After a delicious breakfast at Mfuwe Lodge, we drove for several hours to reach our camp, which was the equivalent of a game drive. We saw a lot of animals and watched and sat in awe of the changing landscape as we moved closer to our next camp.
We arrived at our camp, Kapamba, at around 2:00 and I immediately realized that Kapamba must be heaven on earth.
We were greeted by Ian, the camp manager, and a few others on his team. our bags were sorted to each of our rooms and we went straight to lunch.
Hidden deep in the bush and right on the Kapamba River, this camp is the ultimate in intimacy and understated luxury. The main area, where all of the dining and lounging takes place, is open air and looks over the very shallow Kapamba river. The great thing about the Kapamba river is that it is too shallow for crocodiles and hippos. You’ll realize why this is “great” as you read on.
All of the Bush Camps are quite small. Kapamba only has four rooms, so the Magnificent Seven took over for the two nights we were there. The rooms are stunning. They are all aligned on the river and you have a view of the river from wherever you are and whatever you are doing. The side facing the river has no wall; Just an iron gate that you close at night to keep the animals out. The tub is massive. It is the size of a six person Jacuzzi and so large that someone from the camp has to come fill it for you.
After lunch, we had a little while to rest up and then we went out on our evening game drive. We had a lovely sundowner and some great sightings.
The next morning, Mishek took us on a walking safari, which was great! A walking safari gives you a whole new perspective of the landscape around you. You are out of a vehicle and close to the ground. We saw porcupine quills, various footprints, termite mounds, interesting plants and elephants. What an experience to see an elephant as you are on foot! As our walking safari ended, we were surprised with an incredible bush breakfast right on the South Luangwa River. The food was delicious, the company was perfect and the sound of the hippos in the river behind us topped it all off.
As we were driving back to camp, we noticed a family of elephants taking a mud bath in the river. We stopped and watched them for quite a while. These are my favorite safari experiences: taking a moment to just “be” with the animals. To watch them, to listen to them and be part of their world for a moment. To me, this is much more valuable than rushing from sighting to sighting just so you can say you have seen the “big five”.
This family was particularly pleasant to watch. They were taking a mud bath in the Kapamba and quite playful. We saw a very young baby, who hadn’t learned how to use her trunk, drink from the river by mouth. As some would bath, others would rest their massive heads on the edge of the river bank. Once they noticed us, they paraded out of the river, one-by-one, several of them giving us a little mock charge as they walked by. Before disappearing into the bush, one of the them put on quite a show as she pulled up mounds of red dirt with her tusk and flipped it onto her back. A little ele sunblock.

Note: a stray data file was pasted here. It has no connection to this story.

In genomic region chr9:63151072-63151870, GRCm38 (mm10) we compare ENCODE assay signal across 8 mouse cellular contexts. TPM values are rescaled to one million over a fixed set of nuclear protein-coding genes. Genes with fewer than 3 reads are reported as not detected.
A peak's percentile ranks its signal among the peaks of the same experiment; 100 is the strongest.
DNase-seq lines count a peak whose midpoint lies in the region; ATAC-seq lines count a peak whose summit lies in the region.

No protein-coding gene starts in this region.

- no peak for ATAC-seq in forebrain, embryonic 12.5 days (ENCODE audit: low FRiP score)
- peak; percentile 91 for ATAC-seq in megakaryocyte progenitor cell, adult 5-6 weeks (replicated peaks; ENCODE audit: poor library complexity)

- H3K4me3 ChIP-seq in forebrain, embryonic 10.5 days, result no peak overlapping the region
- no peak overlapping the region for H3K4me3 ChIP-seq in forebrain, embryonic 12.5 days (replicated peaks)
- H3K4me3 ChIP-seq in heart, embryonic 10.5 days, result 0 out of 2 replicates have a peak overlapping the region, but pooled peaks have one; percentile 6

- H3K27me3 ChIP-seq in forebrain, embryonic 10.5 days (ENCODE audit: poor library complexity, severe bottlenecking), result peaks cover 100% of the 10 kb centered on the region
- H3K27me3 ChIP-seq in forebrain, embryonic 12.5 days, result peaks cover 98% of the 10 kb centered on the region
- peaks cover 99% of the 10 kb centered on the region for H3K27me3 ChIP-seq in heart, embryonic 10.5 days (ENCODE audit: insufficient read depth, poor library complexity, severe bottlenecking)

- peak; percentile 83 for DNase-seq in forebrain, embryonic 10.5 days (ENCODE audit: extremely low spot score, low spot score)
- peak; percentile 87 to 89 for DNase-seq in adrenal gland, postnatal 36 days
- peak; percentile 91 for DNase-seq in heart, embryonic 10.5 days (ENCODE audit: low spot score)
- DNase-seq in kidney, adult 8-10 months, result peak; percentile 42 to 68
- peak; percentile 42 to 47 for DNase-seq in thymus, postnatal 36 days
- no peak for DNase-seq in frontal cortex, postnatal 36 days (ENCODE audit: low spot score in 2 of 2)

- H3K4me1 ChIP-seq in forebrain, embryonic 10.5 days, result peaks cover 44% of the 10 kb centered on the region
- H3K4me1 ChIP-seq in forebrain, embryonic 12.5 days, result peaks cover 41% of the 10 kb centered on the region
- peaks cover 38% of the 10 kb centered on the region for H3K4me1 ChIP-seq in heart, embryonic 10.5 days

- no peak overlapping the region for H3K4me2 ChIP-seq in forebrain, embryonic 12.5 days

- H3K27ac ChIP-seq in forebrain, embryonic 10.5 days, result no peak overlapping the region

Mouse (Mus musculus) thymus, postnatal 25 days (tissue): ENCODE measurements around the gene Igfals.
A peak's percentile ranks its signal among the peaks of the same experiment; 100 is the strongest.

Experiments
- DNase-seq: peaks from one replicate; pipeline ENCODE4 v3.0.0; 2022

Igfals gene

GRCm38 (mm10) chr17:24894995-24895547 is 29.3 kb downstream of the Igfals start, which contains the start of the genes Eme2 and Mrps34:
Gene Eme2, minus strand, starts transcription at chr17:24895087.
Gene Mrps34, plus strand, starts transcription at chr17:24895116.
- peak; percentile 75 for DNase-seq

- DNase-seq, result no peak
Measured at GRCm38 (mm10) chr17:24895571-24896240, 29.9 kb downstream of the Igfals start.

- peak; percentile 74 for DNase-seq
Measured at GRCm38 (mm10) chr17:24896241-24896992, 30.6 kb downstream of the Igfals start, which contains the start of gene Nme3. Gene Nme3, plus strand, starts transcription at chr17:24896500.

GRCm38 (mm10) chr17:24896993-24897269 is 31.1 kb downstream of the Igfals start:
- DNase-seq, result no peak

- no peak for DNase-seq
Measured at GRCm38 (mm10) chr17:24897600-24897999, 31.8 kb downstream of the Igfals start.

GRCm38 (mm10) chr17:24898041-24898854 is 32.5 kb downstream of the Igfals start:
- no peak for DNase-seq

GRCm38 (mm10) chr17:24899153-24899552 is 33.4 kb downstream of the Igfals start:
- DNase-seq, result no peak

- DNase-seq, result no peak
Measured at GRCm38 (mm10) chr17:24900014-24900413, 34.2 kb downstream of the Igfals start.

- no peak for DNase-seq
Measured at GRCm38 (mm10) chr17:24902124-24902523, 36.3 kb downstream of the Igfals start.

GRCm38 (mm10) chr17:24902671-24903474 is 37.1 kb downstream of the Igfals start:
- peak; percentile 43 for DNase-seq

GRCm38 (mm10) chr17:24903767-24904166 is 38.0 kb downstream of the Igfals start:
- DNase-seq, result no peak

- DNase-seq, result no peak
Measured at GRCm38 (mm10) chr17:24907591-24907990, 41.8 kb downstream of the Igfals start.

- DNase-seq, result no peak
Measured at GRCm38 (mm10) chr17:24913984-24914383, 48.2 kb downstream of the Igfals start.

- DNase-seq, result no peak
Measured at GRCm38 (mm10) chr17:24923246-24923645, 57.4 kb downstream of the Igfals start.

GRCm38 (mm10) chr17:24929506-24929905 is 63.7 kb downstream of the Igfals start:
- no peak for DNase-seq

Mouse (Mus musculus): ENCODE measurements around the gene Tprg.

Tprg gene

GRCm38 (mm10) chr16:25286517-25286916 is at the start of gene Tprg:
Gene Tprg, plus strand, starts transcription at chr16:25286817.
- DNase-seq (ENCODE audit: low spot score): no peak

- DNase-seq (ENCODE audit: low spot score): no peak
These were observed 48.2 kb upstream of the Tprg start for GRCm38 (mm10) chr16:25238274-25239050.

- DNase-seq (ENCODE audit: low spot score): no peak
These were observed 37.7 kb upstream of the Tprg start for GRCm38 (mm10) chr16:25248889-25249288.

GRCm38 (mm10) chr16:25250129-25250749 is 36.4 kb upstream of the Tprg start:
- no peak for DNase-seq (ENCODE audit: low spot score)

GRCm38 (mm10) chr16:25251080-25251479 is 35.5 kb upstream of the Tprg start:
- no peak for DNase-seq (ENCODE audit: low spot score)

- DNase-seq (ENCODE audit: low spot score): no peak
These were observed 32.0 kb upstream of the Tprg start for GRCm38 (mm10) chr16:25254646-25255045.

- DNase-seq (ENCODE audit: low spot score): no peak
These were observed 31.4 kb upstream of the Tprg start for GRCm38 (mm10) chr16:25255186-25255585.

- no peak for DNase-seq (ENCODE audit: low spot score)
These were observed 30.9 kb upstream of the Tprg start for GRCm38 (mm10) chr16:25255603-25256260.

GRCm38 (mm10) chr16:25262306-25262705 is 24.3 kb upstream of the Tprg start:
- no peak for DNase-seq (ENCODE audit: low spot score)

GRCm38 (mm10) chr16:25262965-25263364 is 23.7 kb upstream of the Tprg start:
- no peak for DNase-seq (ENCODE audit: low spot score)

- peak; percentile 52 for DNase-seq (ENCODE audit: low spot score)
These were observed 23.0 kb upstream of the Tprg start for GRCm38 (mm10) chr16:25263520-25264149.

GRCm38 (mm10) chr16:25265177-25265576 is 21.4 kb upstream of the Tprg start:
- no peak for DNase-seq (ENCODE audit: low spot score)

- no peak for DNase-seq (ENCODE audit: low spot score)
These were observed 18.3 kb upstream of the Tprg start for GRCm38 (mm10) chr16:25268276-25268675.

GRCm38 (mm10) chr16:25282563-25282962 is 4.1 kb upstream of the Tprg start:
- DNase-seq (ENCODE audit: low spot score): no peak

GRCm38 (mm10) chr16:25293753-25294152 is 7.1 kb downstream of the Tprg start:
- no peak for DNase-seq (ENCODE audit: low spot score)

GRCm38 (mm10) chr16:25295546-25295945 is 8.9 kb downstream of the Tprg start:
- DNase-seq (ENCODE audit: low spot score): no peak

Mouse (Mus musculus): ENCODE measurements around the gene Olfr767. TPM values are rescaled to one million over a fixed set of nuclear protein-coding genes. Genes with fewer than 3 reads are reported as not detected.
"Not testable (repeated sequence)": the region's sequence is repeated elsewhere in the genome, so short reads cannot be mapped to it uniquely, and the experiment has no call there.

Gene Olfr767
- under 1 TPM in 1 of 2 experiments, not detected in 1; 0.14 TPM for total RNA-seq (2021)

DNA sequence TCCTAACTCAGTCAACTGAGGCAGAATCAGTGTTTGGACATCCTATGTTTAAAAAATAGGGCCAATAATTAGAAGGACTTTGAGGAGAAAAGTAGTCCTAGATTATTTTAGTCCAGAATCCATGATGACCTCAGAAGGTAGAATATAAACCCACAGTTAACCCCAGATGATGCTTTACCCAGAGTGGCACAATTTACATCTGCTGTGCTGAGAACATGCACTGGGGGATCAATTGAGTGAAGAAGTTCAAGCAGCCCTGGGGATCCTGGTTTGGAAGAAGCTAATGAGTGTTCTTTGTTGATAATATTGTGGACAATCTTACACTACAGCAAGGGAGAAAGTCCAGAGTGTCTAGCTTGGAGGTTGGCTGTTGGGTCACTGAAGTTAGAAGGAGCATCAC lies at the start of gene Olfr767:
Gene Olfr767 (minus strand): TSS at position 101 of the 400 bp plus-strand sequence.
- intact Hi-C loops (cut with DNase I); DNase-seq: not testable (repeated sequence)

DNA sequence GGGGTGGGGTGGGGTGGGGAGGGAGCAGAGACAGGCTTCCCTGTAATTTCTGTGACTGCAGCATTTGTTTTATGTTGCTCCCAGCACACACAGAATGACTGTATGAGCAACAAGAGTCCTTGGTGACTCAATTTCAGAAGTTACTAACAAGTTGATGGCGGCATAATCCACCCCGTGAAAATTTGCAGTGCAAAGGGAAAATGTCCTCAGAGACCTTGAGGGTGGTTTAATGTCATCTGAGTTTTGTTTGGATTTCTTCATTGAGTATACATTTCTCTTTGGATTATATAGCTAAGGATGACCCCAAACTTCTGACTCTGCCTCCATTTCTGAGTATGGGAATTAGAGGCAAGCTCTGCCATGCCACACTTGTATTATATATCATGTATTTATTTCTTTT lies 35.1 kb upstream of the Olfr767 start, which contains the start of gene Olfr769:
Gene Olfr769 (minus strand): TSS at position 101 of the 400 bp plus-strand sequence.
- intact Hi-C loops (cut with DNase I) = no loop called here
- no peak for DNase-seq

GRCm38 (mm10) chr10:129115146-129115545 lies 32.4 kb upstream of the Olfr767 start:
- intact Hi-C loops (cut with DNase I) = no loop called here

We returned to the lodge and made our way to the river. We grabbed a bottle of wine, some beers and some chairs and relaxed, laughed and watched the kids race all while sitting in that shallow Kapamba river. It was fantastic.
Before long, it was time to shower (with a view of eles in the river) and head out for our last evening game drive.
We drove out to the same spot where we saw the elephants taking their mud bath earlier in the day. It was funny to see the huge hole they left from rolling around. I wasn’t paying much attention as the vehicle came to a stop, but when I looked up I quickly realized two things:
1. We weren’t going to find animals
2. This was going to be a spectacular and unforgettable sundowner
There was a row of chairs set up for us in the river and facing towards the sunset. There were lanterns around the chairs and a small table set up with snacks and cocktails. It was stunning. We kicked off our shoes, made our way into the river and were greeted by Ian and staff as if we had just walked into a five star restaurant. We popped open one of our last bottles of Veuve and toasted to a spectacular trip. It was such a lovely evening and I will never forget it.
We did see a few animals on our drive back to camp. The one that amazed me the most? A chameleon! I do love a chameleon, but the fact that Mishek spotted it in the dark and hanging from a tree was the most amazing thing about it. When we got back to camp, we had a lovely dinner and hit the sack, so we could be up early for our long journey back to Livingstone.
I truly loved Mfuwe Lodge, Kapamba and the safari experience in South Luangwa. I would return in a heartbeat and hope to someday return to Kapamba and some of the other Bushcamps with the Mr..
If you are an experienced safarier (Yes, it’s a word. It’s in the Urban Dictionary), you will probably want to limit your time at Mfuwe Lodge and move on to the Bush Camps. If this is your first safari, Mfuwe Lodge is a great place to start before moving into the Bushcamps. Either way, you will feel welcomed and cared for by the amazing staff, well fed with delicious food and surrounded by beautiful sights and sounds of the African bush. And, if you see Mishek, tell him I say “hi”.